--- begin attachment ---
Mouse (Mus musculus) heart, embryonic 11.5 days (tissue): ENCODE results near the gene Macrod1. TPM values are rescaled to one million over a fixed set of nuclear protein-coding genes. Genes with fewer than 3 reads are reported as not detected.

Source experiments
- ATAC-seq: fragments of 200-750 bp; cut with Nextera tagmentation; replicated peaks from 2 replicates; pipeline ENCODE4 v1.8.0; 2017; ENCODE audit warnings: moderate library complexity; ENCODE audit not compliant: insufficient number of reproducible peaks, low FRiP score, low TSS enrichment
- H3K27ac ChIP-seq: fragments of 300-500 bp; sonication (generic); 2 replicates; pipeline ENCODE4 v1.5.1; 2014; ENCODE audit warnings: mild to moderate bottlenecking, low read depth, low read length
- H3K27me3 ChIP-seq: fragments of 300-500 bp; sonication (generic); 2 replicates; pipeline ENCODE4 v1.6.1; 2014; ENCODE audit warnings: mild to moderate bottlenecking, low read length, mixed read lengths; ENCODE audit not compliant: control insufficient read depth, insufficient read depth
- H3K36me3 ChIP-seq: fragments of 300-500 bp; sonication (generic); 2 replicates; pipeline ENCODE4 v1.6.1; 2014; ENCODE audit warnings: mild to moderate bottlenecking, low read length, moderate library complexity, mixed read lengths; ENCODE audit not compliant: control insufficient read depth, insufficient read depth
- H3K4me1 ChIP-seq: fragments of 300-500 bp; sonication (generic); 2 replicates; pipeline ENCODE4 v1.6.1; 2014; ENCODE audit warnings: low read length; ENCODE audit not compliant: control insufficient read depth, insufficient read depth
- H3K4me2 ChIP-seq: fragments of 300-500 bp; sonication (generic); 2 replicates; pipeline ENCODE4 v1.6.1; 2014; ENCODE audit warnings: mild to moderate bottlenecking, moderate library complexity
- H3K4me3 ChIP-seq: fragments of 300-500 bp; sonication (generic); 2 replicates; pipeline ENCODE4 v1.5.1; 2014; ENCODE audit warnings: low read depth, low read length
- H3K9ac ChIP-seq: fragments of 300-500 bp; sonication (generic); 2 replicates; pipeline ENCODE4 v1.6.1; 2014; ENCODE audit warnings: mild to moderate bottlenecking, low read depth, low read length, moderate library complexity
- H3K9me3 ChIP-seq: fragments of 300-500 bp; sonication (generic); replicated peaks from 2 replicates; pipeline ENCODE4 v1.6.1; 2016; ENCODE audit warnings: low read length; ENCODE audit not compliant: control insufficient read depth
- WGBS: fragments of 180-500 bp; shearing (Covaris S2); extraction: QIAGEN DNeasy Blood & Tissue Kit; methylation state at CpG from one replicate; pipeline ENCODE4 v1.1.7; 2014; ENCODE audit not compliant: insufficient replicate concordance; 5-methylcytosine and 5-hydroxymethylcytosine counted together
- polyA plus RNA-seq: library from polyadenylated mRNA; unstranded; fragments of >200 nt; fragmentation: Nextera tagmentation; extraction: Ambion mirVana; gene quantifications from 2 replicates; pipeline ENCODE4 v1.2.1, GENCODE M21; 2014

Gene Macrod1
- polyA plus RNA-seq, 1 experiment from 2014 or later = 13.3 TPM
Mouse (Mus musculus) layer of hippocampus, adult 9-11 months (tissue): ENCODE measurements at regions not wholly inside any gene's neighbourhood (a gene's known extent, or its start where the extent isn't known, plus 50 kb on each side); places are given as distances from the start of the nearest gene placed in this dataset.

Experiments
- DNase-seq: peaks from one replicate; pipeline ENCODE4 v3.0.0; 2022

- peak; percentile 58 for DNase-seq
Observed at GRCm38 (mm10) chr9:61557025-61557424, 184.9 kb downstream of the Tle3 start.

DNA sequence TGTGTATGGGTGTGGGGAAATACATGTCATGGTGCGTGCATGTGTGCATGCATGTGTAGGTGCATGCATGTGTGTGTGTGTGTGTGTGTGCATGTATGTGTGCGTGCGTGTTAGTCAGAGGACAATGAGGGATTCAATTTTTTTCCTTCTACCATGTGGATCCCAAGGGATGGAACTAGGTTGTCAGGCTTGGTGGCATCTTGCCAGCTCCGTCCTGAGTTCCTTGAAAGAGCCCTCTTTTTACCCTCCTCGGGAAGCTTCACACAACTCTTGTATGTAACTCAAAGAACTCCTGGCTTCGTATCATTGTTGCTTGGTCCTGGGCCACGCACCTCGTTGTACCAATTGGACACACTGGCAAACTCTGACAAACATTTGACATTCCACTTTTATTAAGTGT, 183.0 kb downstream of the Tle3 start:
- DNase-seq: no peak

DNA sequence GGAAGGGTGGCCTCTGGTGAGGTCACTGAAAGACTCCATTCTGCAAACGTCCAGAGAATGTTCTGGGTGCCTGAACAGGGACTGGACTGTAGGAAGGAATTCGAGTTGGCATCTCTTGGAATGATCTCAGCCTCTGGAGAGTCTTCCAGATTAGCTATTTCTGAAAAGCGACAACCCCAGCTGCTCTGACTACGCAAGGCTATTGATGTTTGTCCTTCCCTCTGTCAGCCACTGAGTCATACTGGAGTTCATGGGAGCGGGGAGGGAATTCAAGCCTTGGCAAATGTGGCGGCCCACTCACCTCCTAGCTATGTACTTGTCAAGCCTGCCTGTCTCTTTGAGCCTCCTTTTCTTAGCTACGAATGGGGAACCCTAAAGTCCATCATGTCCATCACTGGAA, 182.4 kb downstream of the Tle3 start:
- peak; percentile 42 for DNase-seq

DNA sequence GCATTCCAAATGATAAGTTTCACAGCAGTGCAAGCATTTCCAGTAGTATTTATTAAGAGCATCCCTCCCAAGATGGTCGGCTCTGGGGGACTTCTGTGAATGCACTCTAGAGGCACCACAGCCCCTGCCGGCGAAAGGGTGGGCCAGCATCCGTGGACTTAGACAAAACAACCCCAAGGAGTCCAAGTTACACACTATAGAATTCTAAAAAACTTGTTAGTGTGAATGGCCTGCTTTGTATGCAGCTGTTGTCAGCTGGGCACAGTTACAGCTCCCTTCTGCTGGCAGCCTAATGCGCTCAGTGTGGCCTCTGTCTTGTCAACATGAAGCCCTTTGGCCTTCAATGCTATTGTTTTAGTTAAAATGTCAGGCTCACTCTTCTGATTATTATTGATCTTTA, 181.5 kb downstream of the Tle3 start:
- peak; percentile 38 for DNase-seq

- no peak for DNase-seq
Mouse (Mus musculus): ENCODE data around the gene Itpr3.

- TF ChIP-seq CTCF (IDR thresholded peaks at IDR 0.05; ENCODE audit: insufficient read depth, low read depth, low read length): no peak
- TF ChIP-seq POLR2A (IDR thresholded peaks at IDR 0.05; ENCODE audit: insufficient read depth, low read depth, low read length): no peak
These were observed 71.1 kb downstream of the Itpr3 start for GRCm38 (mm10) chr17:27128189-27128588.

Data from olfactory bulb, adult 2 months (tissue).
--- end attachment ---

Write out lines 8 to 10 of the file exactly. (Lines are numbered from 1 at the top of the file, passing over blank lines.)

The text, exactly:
- H3K4me2 ChIP-seq: fragments of 300-500 bp; sonication (generic); 2 replicates; pipeline ENCODE4 v1.6.1; 2014; ENCODE audit warnings: mild to moderate bottlenecking, moderate library complexity
- H3K4me3 ChIP-seq: fragments of 300-500 bp; sonication (generic); 2 replicates; pipeline ENCODE4 v1.5.1; 2014; ENCODE audit warnings: low read depth, low read length
- H3K9ac ChIP-seq: fragments of 300-500 bp; sonication (generic); 2 replicates; pipeline ENCODE4 v1.6.1; 2014; ENCODE audit warnings: mild to moderate bottlenecking, low read depth, low read length, moderate library complexity